This method is the hardest to come by but most beneficial for the obvious reason that the project is donated to the customer. This unique situation arises when a donor (let’s say for a Children’s Hospital or non-profit organization with a fundraising arm) has a donor that wants to contribute a large amount of capital to a public project. The donor may give millions of dollars by becoming owner of the renewable energy or on-site generation system that is installed on the customer’s premises. The donor would own the system on paper for 5 to 7 years depending on how the tax incentives and depreciation are structured and after this period, the donor would turn the system over to the customer. Additionally, there can be contractual arrangements made between the donor and customer wherein an internal PPA agreement can be executed that allows the donor to make a minimal amount of money with a small PPA rate for those select number of years. While more complex, it is also possible to get a group of donors to come together and arrange the same type of model.

Pros: No capital outlay. Great philanthropic opportunity for a donor.

Cons: Tough to find donor(s) in the amounts required for a large renewable energy project.

Tax Incentives: Would go to the donor and can be advantageous for donor’s tax liability.

Tax Incentives & Incentive Programs

It is important to remember that many states and utilities offer incentives, rebates, and programs to encourage the deployment of renewable energy, on site generation, and battery storage systems. Next, the Tax Incentive benefits noted reference the Federal Incentive Tax Credit (FITC). This is a tax credit given as a percentage of the total project cost to encourage the installation of on-site generation technologies and renewable energy. This is only available to for profit entities.

Which One Is Best?

There are many creative ways to finance projects and while this list is not exhaustive of all solutions, it is comprehensive and comprises all methods we have worked with for renewable energy and on-site generation projects. So, the question arises – which is the best method? Well, sorry to say there is no straight answer because as we find in working with customers, everybody has different goals and resources. If you want to maximize savings then a capital purchase is best, assuming the capital is available. Perhaps your cash position is not as strong as you want and so are looking for a project that will provide immediate savings, then a PPA is for you. That being said, our ideal scenario is full ownership and benefits of the project with a capital purchase. However, each method carries its own set of pros and cons, so it is important to have a knowledgeable and objective party on your side to help evaluate all the technical, operational, economic, and environmental options. Cheers to taking control of your energy portfolio!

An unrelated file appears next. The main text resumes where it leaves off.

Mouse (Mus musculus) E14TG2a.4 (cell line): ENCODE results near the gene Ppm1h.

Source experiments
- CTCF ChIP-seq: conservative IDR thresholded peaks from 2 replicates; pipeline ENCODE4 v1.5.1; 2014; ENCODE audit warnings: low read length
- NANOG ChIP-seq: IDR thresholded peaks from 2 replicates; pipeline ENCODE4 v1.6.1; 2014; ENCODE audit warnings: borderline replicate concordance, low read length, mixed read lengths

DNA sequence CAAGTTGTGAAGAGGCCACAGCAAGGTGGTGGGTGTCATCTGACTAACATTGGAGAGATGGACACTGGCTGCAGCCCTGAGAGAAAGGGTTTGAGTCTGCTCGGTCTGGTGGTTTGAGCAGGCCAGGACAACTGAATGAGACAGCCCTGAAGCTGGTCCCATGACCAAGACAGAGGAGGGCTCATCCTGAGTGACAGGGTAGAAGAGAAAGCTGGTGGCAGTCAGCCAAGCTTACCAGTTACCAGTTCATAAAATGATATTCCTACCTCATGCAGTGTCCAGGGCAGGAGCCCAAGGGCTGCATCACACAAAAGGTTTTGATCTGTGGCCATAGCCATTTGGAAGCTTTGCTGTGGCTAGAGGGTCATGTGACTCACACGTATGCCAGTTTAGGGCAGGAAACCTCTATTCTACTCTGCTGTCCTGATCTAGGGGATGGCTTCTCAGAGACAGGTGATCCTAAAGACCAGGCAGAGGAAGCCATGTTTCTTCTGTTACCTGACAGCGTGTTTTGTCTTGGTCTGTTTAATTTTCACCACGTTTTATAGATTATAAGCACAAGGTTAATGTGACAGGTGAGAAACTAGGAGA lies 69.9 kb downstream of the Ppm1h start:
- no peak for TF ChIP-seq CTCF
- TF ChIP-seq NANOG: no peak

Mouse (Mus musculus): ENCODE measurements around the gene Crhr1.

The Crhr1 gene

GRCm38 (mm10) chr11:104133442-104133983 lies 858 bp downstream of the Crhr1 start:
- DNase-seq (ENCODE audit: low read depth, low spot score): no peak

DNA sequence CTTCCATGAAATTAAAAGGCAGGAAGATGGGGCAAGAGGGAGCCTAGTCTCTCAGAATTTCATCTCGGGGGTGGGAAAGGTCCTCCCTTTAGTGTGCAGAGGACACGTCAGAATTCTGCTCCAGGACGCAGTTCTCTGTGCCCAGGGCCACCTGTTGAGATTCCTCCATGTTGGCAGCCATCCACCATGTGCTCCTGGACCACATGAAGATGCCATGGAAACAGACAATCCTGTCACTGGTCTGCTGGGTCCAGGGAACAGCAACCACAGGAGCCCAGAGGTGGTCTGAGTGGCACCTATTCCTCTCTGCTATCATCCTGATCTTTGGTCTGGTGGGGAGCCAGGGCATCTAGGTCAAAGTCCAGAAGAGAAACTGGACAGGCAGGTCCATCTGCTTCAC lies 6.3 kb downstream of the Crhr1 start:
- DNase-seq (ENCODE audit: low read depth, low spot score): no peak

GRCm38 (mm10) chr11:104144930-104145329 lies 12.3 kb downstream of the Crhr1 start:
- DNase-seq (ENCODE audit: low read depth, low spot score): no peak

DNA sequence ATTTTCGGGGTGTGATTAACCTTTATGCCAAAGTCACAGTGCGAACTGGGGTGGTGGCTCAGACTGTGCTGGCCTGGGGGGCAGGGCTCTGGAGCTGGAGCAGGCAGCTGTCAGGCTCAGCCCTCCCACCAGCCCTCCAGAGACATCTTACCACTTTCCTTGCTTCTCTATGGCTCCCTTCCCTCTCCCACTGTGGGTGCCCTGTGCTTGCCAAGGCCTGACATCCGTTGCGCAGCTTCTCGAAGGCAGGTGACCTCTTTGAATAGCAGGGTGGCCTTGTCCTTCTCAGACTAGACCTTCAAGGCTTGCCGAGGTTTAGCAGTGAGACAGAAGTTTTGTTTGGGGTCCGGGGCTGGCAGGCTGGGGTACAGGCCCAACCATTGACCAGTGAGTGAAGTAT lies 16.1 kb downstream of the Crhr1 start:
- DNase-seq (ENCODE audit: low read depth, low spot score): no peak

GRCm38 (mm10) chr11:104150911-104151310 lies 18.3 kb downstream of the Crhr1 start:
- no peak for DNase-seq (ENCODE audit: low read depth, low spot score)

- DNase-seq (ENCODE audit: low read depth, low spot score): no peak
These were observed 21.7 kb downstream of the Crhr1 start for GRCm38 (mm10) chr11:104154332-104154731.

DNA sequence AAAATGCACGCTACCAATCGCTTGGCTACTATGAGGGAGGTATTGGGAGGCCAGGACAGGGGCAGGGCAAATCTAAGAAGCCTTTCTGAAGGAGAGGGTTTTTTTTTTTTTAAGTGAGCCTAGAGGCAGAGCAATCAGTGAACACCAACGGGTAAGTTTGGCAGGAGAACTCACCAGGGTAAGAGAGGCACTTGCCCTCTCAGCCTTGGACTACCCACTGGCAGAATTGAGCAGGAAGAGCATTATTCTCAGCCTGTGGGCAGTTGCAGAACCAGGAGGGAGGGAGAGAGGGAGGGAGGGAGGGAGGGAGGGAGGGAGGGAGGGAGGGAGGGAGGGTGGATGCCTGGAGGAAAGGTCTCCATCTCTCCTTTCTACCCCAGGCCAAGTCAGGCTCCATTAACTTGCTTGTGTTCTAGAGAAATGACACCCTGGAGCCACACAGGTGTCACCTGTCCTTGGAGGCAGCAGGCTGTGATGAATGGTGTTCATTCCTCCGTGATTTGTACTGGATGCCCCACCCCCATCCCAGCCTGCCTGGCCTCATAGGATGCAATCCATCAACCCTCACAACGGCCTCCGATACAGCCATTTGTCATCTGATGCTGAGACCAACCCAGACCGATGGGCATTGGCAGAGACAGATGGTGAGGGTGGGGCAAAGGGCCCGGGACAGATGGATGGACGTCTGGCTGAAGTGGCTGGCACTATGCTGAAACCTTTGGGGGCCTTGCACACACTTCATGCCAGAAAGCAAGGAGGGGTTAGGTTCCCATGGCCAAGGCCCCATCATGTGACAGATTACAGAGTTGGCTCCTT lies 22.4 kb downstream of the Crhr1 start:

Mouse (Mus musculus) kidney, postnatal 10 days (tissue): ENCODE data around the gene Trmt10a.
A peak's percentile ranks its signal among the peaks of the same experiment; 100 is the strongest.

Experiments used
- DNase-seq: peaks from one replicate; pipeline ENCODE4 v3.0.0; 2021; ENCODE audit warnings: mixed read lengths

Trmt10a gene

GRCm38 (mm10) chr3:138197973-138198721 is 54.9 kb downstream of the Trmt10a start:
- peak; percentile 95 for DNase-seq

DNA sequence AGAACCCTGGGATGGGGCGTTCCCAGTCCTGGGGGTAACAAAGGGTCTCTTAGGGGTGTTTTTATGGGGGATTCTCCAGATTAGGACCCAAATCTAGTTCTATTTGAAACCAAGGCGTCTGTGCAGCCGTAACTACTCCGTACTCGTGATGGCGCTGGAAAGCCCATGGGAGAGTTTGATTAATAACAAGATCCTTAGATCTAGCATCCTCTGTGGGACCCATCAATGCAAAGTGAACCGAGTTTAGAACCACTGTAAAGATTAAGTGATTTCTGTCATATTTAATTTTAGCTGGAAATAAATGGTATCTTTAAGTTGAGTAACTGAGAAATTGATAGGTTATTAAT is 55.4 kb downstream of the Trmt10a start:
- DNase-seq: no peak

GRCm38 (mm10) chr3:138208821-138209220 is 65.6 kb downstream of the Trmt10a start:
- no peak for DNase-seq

Matrix: 5 Creative Ways to Finance Renewable Energy Projects
About Carlos Lopez II, CEP, REP, BEP, CSDP
Carlos Lopez II

As Managing Principal, Carlos is responsible for strategic development, oversight, and execution of Ecom-Energy’s expansive products and services. Likewise, he maintains clientele relations with regular and comprehensive analyses of market trends and opportunities while aiding in the company’s energy management strategies.